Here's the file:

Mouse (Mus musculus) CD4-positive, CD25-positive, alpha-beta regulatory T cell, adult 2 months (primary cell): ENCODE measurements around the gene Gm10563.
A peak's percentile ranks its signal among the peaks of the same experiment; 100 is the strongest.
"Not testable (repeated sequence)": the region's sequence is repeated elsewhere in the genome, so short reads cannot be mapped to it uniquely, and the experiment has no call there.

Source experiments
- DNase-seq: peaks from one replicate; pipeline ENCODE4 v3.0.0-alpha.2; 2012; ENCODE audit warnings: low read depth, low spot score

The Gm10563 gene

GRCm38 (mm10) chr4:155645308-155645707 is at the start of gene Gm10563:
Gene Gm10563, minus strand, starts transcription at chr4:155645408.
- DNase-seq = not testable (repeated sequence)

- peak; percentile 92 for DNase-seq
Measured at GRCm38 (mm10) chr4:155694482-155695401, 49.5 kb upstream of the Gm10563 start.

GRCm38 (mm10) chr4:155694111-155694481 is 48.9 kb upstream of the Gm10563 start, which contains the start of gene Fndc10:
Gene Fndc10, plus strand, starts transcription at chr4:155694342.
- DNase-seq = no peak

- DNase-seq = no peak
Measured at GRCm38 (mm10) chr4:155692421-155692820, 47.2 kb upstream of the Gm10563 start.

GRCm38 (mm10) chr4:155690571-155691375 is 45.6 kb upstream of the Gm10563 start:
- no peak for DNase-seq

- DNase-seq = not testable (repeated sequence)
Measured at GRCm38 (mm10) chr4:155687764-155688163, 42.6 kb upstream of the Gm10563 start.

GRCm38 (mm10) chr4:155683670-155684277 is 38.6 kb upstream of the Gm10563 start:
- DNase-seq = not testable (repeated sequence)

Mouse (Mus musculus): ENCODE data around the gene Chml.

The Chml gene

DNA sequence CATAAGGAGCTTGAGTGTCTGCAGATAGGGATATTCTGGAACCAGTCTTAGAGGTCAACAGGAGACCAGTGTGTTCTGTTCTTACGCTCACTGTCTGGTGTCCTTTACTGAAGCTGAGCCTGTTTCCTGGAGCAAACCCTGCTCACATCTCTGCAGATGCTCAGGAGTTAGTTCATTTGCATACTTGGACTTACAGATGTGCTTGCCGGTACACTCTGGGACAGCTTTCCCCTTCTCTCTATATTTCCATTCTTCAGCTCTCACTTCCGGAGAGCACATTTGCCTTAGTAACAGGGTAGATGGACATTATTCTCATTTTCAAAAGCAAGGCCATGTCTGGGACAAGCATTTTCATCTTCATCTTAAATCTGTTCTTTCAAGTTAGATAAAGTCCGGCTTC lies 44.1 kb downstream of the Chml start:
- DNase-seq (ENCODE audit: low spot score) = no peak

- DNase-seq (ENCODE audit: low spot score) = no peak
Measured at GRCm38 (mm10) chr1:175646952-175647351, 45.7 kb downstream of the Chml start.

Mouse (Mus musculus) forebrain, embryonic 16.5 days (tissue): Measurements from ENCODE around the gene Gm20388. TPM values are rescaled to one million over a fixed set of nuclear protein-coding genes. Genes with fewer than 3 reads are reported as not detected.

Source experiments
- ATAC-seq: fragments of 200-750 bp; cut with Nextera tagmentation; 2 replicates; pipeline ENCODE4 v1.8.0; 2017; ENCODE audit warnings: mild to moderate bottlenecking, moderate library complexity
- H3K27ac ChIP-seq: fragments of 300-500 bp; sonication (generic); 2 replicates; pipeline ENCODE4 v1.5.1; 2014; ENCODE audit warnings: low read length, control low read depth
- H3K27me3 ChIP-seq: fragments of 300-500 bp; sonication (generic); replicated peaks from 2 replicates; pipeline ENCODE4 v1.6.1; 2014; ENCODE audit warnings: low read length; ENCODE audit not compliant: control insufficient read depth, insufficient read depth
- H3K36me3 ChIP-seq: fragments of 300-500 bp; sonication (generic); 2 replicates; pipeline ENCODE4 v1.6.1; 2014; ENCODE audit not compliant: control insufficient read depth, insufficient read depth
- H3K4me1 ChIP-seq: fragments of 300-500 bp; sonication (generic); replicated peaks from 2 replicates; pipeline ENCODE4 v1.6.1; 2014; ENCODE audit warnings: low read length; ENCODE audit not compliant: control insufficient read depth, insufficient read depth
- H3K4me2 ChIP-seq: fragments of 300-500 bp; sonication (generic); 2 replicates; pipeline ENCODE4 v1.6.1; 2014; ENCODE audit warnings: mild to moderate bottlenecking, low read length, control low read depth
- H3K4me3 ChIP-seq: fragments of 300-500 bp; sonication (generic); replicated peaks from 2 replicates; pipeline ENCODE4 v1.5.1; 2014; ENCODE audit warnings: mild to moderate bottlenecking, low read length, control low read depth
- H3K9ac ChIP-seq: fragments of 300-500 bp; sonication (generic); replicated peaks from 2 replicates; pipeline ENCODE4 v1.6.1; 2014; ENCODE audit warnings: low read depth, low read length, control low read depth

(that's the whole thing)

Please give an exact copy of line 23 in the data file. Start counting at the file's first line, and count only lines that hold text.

Mouse (Mus musculus): ENCODE data around the gene Chml.